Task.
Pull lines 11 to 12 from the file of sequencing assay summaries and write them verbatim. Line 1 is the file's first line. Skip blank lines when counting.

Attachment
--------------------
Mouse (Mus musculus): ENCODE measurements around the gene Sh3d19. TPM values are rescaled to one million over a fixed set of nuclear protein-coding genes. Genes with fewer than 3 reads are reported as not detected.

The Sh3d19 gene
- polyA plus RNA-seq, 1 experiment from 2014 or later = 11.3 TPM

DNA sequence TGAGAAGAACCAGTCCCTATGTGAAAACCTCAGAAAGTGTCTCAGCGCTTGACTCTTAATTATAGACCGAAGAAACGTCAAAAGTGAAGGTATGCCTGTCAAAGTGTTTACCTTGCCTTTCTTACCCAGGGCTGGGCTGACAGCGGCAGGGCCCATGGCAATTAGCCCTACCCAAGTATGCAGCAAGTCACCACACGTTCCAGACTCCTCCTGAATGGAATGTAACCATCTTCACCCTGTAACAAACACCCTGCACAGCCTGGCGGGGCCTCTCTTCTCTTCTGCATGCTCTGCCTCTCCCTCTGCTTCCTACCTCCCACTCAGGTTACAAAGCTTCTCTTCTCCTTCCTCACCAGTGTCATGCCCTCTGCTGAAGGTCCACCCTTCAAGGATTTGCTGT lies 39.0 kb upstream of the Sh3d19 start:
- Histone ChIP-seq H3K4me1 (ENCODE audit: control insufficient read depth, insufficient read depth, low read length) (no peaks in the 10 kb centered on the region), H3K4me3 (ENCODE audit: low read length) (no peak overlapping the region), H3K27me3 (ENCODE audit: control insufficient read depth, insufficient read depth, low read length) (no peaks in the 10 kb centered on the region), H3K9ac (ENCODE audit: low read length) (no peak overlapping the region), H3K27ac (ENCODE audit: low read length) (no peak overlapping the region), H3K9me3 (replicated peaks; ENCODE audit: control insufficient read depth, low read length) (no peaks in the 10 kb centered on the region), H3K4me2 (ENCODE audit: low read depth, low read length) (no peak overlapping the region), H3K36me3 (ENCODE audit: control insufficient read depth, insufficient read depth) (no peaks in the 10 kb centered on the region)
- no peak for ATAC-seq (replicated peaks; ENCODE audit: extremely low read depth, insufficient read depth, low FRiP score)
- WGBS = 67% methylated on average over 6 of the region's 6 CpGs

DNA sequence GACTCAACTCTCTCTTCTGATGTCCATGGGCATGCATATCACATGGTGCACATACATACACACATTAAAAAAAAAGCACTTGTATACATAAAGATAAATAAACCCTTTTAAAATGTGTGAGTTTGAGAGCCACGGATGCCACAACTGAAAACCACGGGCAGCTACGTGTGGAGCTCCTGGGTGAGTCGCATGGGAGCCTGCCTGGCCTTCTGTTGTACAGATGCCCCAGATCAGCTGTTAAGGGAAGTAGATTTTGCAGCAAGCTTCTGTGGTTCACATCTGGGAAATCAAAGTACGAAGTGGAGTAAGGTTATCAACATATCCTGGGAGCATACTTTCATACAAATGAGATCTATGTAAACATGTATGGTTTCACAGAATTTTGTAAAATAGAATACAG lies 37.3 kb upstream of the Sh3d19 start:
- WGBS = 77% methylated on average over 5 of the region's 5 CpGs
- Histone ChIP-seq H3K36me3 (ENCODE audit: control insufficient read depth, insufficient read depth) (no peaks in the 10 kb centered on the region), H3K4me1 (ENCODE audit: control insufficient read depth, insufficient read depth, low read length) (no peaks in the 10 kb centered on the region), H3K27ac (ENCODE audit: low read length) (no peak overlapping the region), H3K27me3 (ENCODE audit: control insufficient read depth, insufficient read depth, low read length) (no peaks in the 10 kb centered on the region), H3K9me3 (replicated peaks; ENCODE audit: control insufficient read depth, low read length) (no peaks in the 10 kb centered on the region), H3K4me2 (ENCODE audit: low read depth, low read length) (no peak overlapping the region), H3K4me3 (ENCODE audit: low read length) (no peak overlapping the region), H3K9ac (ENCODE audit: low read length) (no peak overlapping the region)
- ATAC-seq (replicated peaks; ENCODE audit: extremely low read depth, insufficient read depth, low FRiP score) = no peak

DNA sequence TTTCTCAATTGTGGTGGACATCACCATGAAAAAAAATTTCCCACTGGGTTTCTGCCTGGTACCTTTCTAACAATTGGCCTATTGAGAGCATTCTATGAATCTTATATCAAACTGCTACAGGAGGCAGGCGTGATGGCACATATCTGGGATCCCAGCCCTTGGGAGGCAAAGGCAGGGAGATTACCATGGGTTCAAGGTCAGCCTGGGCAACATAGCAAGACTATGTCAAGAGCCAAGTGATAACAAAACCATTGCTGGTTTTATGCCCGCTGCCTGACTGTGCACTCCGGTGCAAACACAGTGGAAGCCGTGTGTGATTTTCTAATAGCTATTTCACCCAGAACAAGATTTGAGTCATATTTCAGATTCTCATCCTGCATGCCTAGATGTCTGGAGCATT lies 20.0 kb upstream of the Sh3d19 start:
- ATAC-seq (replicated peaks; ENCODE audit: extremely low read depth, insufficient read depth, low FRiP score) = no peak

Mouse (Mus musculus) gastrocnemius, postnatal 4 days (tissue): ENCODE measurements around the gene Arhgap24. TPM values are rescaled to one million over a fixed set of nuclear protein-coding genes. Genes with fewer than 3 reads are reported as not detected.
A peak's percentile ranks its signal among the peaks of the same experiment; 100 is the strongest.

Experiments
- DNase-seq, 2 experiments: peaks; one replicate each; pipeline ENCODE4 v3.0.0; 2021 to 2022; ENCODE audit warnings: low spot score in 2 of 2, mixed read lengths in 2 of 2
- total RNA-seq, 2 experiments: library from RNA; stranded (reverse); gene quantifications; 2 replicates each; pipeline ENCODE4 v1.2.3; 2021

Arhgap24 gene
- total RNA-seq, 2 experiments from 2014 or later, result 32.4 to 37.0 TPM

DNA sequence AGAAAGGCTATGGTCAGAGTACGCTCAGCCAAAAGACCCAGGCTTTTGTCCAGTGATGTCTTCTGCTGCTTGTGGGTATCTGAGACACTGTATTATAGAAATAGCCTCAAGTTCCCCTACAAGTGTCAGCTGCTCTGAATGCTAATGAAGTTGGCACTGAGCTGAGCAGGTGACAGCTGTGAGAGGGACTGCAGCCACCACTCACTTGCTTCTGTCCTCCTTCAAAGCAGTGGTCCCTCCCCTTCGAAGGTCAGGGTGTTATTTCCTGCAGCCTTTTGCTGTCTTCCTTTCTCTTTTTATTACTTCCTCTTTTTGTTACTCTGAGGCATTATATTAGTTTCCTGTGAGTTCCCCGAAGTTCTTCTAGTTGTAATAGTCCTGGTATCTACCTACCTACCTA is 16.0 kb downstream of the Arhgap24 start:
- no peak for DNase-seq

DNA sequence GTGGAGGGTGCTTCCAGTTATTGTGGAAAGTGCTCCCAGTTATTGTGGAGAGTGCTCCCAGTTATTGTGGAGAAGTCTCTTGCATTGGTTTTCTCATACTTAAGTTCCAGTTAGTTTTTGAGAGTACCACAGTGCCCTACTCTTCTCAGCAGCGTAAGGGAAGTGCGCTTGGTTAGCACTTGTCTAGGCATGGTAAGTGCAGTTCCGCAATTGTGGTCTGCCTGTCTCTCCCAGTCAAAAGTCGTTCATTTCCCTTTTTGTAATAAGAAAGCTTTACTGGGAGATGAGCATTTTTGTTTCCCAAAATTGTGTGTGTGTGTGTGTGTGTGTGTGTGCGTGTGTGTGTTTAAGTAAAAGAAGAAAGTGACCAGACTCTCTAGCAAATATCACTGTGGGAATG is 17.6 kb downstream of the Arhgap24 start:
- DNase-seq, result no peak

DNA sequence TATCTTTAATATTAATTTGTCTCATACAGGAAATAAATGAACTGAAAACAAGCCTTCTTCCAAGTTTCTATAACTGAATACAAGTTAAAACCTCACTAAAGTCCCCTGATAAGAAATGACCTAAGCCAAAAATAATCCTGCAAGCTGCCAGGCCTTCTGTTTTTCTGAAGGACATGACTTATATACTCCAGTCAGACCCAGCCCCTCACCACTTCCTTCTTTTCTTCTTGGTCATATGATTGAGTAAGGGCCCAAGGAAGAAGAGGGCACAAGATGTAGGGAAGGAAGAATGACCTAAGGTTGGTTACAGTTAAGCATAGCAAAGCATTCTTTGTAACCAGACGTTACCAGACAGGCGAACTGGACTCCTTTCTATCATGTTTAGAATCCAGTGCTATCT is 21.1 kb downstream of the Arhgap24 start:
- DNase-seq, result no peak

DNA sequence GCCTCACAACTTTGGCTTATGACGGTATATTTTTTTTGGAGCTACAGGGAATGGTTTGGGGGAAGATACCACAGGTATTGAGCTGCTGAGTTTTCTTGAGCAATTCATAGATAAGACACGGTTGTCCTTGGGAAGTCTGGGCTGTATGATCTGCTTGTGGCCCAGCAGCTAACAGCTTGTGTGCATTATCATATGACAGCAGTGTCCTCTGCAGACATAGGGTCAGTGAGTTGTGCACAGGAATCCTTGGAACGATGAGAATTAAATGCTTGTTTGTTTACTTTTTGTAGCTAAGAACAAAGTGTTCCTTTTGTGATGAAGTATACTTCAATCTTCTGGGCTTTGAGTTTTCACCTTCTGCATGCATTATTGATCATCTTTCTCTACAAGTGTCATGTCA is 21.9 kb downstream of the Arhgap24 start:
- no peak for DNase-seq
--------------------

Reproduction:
- ATAC-seq (replicated peaks; ENCODE audit: extremely low read depth, insufficient read depth, low FRiP score) = no peak

DNA sequence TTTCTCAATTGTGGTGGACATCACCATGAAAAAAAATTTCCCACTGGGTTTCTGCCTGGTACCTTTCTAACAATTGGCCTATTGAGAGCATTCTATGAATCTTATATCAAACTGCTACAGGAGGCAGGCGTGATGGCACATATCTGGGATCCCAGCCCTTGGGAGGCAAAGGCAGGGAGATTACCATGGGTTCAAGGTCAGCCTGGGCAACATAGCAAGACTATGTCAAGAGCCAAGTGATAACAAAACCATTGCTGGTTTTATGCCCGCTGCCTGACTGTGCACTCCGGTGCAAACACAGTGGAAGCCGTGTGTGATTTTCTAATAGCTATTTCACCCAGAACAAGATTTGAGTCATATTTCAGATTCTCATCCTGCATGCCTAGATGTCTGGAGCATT lies 20.0 kb upstream of the Sh3d19 start: